Commentary Magazine


Race and Class

To the Editor:

Reading Leslie A. Fiedler’s article “Race—The Dream and the Nightmare” [October 1963], I found myself reacting as I did to James Baldwin’s celebrated New Yorker piece. Interesting as are Mr. Fiedler’s thoughts on the problems of race relations, they reveal that prejudice—harbored chiefly by intellectuals—which pervades so much of the social criticism going on in this country . . . a prejudice against the whole of middle-class America, the class nurtured on the Puritan Ethic, reared in the belief that if one practiced the Ten Commandments, saved money, provided for one’s children and one’s future, one would . . . attain the ideal—a good and happy life. This bias lacks the dramatic qualities of prejudice against the Negro, . . . the Jew, . . . or the Indian . . . but it is just as real.

What the intellectuals rarely seem to take into account is that the middle-class generation to whom they address their remarks has already awakened to the vast disillusionment that strict adherence to this code is no longer an automatic guarantee to that life. And the awakening entails a recognition that those who depended on the old codes were not only wrong, but also guilty, responsible for all the ills in our society from the dream and nightmare of race to the plight of the Ugly American. The trauma of this realization is perhaps as deep as that incurred by Mr. Baldwin on realizing he was black—and different. One need only observe the prevalence of alcoholism, the divorce rate, the complete confusion of direction in the thinking of the middle class for evidence of this disintegration.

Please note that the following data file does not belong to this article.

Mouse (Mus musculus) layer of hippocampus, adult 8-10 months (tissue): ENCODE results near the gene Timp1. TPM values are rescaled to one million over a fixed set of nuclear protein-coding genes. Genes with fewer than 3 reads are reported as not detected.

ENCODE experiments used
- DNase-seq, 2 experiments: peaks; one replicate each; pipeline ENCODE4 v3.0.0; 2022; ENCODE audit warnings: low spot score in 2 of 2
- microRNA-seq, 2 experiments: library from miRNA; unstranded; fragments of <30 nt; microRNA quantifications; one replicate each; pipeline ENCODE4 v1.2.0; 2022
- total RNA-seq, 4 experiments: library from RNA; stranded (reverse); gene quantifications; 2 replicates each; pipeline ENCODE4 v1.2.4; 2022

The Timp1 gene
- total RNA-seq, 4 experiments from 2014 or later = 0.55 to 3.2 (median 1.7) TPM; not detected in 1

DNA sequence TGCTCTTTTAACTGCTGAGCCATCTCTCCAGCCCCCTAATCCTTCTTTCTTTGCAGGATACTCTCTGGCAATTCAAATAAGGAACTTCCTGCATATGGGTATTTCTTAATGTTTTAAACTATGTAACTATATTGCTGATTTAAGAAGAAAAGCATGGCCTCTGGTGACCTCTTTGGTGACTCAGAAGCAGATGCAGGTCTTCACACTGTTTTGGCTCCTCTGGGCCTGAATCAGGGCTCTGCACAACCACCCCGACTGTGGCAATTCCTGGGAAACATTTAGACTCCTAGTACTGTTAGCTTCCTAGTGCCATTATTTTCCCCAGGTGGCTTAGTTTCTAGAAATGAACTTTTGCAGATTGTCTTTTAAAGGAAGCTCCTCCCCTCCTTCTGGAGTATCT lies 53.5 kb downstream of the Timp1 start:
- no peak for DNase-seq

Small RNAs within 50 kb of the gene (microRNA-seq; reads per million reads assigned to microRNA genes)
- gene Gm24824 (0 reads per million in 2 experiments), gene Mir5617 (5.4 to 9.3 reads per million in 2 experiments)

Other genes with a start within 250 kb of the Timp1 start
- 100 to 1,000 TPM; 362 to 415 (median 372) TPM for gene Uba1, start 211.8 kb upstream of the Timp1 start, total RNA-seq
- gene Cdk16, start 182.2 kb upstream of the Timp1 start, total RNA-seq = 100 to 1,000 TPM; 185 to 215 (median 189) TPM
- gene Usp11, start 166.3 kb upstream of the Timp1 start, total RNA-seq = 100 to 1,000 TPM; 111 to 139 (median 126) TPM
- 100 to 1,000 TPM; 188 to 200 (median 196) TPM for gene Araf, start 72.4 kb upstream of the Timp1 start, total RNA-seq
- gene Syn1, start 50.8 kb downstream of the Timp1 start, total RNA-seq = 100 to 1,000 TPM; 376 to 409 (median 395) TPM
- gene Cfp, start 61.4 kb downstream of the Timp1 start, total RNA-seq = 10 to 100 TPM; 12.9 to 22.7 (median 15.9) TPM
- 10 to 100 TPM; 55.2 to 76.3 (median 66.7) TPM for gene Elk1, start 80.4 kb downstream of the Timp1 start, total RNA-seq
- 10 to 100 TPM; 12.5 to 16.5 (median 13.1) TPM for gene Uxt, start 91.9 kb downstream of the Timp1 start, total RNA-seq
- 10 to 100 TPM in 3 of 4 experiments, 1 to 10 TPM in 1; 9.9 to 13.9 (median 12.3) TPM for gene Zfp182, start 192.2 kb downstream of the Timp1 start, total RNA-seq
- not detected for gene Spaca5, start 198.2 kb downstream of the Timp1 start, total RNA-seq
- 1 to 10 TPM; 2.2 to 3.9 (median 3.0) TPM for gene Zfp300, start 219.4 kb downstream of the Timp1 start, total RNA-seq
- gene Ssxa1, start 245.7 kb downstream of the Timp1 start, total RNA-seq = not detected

Since the middle class itself has come to recognize the breakdown of the Puritan Ethic as an integrating factor, . . . isn’t it about time that Mr. Fiedler and other intellectuals stopped harping on the issue? . . . Historically, liberal critics have led the way in meaningful revolution; perhaps more positive and constructive writing on the part of today’s social critics could assist the middle class in finding new directions.

Jean Pearce
Palo Alto, California

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